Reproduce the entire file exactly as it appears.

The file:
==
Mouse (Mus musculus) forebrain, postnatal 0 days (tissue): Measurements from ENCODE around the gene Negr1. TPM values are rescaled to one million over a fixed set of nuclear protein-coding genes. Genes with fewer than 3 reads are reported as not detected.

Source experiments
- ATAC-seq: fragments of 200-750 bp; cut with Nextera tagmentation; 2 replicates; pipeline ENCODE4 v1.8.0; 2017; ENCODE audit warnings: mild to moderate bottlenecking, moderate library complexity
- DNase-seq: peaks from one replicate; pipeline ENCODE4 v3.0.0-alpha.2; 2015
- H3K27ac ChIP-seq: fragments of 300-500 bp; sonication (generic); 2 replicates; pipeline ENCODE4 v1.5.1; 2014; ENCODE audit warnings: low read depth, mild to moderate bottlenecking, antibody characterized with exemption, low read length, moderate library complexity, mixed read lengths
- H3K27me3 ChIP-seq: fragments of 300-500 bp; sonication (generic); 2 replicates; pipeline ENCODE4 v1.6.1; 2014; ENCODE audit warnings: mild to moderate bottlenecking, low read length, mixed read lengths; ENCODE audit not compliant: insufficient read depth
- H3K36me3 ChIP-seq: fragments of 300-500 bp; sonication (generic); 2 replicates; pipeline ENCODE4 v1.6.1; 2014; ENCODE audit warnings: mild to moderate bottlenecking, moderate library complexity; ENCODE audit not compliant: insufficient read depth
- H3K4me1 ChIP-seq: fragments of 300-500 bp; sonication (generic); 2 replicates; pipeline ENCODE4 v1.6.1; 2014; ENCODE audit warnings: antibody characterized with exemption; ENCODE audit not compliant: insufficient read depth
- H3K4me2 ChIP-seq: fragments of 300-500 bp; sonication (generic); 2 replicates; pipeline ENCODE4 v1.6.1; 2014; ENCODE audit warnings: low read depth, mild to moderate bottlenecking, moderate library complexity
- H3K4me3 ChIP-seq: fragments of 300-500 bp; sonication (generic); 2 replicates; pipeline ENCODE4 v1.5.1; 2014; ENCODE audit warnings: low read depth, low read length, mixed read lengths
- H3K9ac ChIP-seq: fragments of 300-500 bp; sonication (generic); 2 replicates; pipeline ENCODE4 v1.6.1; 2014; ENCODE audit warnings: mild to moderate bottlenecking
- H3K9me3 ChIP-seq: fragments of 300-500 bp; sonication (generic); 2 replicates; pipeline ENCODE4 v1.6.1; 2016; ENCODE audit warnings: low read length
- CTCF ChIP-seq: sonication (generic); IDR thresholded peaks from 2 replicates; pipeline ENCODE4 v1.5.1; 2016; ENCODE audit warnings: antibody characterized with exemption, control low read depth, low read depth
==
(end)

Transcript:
Mouse (Mus musculus) forebrain, postnatal 0 days (tissue): Measurements from ENCODE around the gene Negr1. TPM values are rescaled to one million over a fixed set of nuclear protein-coding genes. Genes with fewer than 3 reads are reported as not detected.

Source experiments
- ATAC-seq: fragments of 200-750 bp; cut with Nextera tagmentation; 2 replicates; pipeline ENCODE4 v1.8.0; 2017; ENCODE audit warnings: mild to moderate bottlenecking, moderate library complexity
- DNase-seq: peaks from one replicate; pipeline ENCODE4 v3.0.0-alpha.2; 2015
- H3K27ac ChIP-seq: fragments of 300-500 bp; sonication (generic); 2 replicates; pipeline ENCODE4 v1.5.1; 2014; ENCODE audit warnings: low read depth, mild to moderate bottlenecking, antibody characterized with exemption, low read length, moderate library complexity, mixed read lengths
- H3K27me3 ChIP-seq: fragments of 300-500 bp; sonication (generic); 2 replicates; pipeline ENCODE4 v1.6.1; 2014; ENCODE audit warnings: mild to moderate bottlenecking, low read length, mixed read lengths; ENCODE audit not compliant: insufficient read depth
- H3K36me3 ChIP-seq: fragments of 300-500 bp; sonication (generic); 2 replicates; pipeline ENCODE4 v1.6.1; 2014; ENCODE audit warnings: mild to moderate bottlenecking, moderate library complexity; ENCODE audit not compliant: insufficient read depth
- H3K4me1 ChIP-seq: fragments of 300-500 bp; sonication (generic); 2 replicates; pipeline ENCODE4 v1.6.1; 2014; ENCODE audit warnings: antibody characterized with exemption; ENCODE audit not compliant: insufficient read depth
- H3K4me2 ChIP-seq: fragments of 300-500 bp; sonication (generic); 2 replicates; pipeline ENCODE4 v1.6.1; 2014; ENCODE audit warnings: low read depth, mild to moderate bottlenecking, moderate library complexity
- H3K4me3 ChIP-seq: fragments of 300-500 bp; sonication (generic); 2 replicates; pipeline ENCODE4 v1.5.1; 2014; ENCODE audit warnings: low read depth, low read length, mixed read lengths
- H3K9ac ChIP-seq: fragments of 300-500 bp; sonication (generic); 2 replicates; pipeline ENCODE4 v1.6.1; 2014; ENCODE audit warnings: mild to moderate bottlenecking
- H3K9me3 ChIP-seq: fragments of 300-500 bp; sonication (generic); 2 replicates; pipeline ENCODE4 v1.6.1; 2016; ENCODE audit warnings: low read length
- CTCF ChIP-seq: sonication (generic); IDR thresholded peaks from 2 replicates; pipeline ENCODE4 v1.5.1; 2016; ENCODE audit warnings: antibody characterized with exemption, control low read depth, low read depth